The prevalence and costs to both employers and individuals of musculoskeletal disorders and associated psychosocial factors are well documented. There is increasing evidence that early identification is the key to the prevention of chronicity and sickness absence.Aims
The study aimed to develop and validate a screening questionnaire, capturing relevant psychosocial issues and musculoskeletal symptoms, to measure work instability (WI) in office workers.Methods
The staged methodology was based upon Rasch analysis and included item banking from existing Work Instability scales and analysis of new data from postal surveys. The criterion validity of the emerging scale was examined using vocational assessments by occupational physiotherapists.Results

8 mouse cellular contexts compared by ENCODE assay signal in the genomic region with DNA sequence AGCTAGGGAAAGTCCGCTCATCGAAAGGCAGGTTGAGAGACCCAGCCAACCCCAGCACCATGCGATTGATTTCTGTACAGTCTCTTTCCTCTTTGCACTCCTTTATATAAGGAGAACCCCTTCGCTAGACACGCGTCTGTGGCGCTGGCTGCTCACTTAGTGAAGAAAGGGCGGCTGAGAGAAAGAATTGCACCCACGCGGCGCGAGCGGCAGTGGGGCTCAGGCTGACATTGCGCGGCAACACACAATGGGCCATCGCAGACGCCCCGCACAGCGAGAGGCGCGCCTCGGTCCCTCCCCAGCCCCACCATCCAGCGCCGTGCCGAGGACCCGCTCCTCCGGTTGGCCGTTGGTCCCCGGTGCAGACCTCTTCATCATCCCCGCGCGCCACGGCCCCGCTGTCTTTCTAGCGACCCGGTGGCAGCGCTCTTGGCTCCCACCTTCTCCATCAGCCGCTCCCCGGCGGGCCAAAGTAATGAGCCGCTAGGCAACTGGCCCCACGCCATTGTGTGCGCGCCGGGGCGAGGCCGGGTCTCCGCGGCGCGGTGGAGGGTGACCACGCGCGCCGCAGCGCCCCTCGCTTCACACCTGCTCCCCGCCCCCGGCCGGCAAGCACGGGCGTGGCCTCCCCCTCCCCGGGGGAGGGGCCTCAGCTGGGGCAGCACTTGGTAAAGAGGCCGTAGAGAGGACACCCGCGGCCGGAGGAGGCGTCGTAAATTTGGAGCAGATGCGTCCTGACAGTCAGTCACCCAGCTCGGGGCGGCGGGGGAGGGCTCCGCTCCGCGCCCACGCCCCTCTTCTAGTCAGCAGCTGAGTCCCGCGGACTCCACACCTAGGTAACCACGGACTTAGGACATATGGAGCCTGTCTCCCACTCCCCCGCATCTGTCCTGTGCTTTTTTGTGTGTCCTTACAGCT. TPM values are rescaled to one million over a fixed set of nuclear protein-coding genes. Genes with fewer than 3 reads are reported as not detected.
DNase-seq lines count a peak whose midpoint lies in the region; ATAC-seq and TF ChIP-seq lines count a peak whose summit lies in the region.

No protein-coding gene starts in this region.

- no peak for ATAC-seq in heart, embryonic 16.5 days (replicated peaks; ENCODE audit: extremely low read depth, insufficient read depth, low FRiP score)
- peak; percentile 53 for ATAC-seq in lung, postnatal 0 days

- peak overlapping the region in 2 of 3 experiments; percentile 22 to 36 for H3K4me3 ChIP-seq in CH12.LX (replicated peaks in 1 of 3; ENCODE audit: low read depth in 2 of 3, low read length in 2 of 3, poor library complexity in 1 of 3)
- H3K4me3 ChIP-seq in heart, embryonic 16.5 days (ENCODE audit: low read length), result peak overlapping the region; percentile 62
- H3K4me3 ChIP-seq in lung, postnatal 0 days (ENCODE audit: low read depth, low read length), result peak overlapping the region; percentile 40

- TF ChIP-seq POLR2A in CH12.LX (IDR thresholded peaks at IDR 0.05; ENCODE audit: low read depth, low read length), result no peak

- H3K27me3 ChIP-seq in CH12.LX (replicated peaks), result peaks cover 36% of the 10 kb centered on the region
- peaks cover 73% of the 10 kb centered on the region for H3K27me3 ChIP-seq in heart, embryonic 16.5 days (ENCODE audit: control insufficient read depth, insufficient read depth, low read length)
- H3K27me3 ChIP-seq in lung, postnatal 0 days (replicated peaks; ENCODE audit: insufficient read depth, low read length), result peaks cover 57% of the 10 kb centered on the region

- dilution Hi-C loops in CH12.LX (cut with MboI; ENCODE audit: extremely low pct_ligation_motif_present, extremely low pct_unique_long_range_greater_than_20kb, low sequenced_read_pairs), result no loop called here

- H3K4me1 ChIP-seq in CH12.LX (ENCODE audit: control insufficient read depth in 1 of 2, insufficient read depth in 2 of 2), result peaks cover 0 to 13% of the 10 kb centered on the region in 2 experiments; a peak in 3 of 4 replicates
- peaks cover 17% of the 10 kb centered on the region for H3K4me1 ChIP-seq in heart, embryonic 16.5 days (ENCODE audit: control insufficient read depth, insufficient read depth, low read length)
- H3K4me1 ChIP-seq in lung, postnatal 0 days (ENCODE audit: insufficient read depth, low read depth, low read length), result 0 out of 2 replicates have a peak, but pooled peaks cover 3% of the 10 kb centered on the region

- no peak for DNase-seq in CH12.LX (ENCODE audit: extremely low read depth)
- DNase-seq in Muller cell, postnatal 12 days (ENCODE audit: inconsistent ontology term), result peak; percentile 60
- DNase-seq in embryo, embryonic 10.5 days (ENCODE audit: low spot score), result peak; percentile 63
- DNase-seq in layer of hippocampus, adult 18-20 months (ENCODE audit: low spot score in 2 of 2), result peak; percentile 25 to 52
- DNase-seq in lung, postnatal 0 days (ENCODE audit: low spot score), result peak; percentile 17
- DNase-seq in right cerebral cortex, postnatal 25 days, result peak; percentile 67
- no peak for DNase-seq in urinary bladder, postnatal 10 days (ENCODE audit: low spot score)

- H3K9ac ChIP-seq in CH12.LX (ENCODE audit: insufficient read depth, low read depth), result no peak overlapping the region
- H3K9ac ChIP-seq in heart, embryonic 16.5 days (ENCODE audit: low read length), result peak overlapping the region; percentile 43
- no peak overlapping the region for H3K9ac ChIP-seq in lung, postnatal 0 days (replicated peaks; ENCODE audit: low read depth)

A 62-item questionnaire was returned by 153 employees from two different settings. The data were fitted to the Rasch model and 26 items were found to fit model expectations (chi-square P=0.07), satisfy strict requirements for unidimensionality and discriminate across expert defined levels of WI. Reliability was 0.9, indicating suitability for use at the individual level. Absence of item bias was shown for age, gender and if the individual had been off sick from work in the past 3 months, suggesting the scale is robust to variations in workforce composition and sickness absence rates.Conclusions
The Office Work Screen is a short questionnaire incorporating both musculoskeletal symptoms and relevant psychosocial factors in one dimension. This new questionnaire may facilitate workforce screening, individual monitoring and proactive targeting of interventions (for example, vocational rehabilitation) to prevent or minimize sickness absence in office workers.